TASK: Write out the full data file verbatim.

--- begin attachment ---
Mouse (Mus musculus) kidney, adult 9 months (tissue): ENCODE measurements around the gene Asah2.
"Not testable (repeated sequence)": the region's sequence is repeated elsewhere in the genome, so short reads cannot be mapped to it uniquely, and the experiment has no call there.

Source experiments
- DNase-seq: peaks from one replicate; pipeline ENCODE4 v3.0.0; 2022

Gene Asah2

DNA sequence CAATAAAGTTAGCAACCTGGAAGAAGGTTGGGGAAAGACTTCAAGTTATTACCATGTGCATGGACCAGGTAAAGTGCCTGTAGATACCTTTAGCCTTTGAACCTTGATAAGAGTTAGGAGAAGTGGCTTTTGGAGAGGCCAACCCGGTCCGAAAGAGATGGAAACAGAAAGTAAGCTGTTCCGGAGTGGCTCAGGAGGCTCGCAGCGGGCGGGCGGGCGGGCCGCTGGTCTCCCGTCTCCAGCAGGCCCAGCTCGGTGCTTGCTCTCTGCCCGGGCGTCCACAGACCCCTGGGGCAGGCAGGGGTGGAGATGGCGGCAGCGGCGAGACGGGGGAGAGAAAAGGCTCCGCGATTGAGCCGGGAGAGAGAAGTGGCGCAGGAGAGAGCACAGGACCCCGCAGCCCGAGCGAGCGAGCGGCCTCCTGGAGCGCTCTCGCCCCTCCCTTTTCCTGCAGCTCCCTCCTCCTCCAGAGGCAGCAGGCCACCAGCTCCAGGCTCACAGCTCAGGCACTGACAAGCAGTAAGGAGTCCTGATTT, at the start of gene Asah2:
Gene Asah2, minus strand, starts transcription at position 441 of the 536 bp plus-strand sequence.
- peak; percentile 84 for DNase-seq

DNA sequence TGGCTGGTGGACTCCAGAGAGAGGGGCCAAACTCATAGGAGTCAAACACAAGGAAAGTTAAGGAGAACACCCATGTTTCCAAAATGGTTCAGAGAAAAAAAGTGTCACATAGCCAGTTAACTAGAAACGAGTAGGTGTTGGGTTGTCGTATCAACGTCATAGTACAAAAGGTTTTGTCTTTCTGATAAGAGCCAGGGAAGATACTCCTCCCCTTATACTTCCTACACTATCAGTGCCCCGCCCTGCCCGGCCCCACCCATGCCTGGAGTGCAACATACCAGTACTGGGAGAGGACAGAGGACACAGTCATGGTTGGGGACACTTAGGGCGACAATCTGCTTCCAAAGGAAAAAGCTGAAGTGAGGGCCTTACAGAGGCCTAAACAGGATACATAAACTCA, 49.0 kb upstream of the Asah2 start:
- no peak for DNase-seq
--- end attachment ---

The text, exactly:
Mouse (Mus musculus) kidney, adult 9 months (tissue): ENCODE measurements around the gene Asah2.
"Not testable (repeated sequence)": the region's sequence is repeated elsewhere in the genome, so short reads cannot be mapped to it uniquely, and the experiment has no call there.

Source experiments
- DNase-seq: peaks from one replicate; pipeline ENCODE4 v3.0.0; 2022

Gene Asah2

DNA sequence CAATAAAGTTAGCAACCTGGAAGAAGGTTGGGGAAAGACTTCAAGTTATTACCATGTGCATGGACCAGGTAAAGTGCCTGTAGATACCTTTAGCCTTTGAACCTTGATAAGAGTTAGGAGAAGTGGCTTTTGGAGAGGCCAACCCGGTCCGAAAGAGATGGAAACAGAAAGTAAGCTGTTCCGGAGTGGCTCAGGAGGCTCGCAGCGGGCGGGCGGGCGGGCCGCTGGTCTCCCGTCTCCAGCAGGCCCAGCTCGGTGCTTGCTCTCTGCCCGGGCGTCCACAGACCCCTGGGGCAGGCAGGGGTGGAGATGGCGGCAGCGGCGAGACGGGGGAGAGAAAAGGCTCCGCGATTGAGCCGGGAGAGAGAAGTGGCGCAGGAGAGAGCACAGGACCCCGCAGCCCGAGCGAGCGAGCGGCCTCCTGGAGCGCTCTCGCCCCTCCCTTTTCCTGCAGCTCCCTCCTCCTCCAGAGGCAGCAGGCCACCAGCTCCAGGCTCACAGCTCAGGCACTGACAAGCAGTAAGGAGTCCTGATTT, at the start of gene Asah2:
Gene Asah2, minus strand, starts transcription at position 441 of the 536 bp plus-strand sequence.
- peak; percentile 84 for DNase-seq

DNA sequence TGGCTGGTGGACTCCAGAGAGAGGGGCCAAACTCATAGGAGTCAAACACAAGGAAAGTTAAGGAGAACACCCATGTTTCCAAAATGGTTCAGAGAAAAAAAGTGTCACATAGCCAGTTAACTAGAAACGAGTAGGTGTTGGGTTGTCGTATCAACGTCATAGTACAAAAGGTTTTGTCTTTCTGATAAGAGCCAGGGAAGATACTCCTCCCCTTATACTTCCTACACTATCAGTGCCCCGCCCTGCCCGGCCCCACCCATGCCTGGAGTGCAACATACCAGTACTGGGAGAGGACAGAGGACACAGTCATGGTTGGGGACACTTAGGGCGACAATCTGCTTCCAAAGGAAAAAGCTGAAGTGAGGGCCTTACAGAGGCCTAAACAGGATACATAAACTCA, 49.0 kb upstream of the Asah2 start:
- no peak for DNase-seq